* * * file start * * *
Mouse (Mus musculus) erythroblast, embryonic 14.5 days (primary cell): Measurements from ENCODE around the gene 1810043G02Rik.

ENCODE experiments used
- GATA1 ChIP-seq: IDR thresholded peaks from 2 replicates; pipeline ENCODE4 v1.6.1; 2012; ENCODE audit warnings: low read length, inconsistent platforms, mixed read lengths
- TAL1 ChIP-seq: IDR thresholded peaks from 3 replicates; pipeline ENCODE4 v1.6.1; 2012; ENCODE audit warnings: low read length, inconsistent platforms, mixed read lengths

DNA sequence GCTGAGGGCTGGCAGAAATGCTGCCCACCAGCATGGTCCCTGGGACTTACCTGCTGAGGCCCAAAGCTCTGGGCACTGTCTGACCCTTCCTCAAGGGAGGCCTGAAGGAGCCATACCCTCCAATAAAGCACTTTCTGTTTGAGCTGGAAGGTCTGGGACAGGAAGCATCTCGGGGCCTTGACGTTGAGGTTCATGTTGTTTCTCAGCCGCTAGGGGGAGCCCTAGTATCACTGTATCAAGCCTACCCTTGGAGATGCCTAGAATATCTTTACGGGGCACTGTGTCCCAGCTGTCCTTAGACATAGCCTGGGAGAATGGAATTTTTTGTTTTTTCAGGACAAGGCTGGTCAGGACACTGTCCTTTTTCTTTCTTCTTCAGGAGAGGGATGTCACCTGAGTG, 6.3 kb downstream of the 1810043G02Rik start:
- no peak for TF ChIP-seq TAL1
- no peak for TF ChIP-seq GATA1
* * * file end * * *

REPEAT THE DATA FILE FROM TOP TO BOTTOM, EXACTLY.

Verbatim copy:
Mouse (Mus musculus) erythroblast, embryonic 14.5 days (primary cell): Measurements from ENCODE around the gene 1810043G02Rik.

ENCODE experiments used
- GATA1 ChIP-seq: IDR thresholded peaks from 2 replicates; pipeline ENCODE4 v1.6.1; 2012; ENCODE audit warnings: low read length, inconsistent platforms, mixed read lengths
- TAL1 ChIP-seq: IDR thresholded peaks from 3 replicates; pipeline ENCODE4 v1.6.1; 2012; ENCODE audit warnings: low read length, inconsistent platforms, mixed read lengths

DNA sequence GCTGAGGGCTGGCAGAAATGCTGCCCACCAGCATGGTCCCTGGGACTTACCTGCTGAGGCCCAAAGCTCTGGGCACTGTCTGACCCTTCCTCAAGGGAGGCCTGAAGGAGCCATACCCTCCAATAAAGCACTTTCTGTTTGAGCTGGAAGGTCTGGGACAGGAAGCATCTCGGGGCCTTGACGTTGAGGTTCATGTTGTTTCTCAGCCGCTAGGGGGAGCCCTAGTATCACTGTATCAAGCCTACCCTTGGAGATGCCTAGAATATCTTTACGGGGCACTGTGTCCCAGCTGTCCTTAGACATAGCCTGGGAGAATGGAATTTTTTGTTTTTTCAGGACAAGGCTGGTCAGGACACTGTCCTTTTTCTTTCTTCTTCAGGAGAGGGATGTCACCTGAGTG, 6.3 kb downstream of the 1810043G02Rik start:
- no peak for TF ChIP-seq TAL1
- no peak for TF ChIP-seq GATA1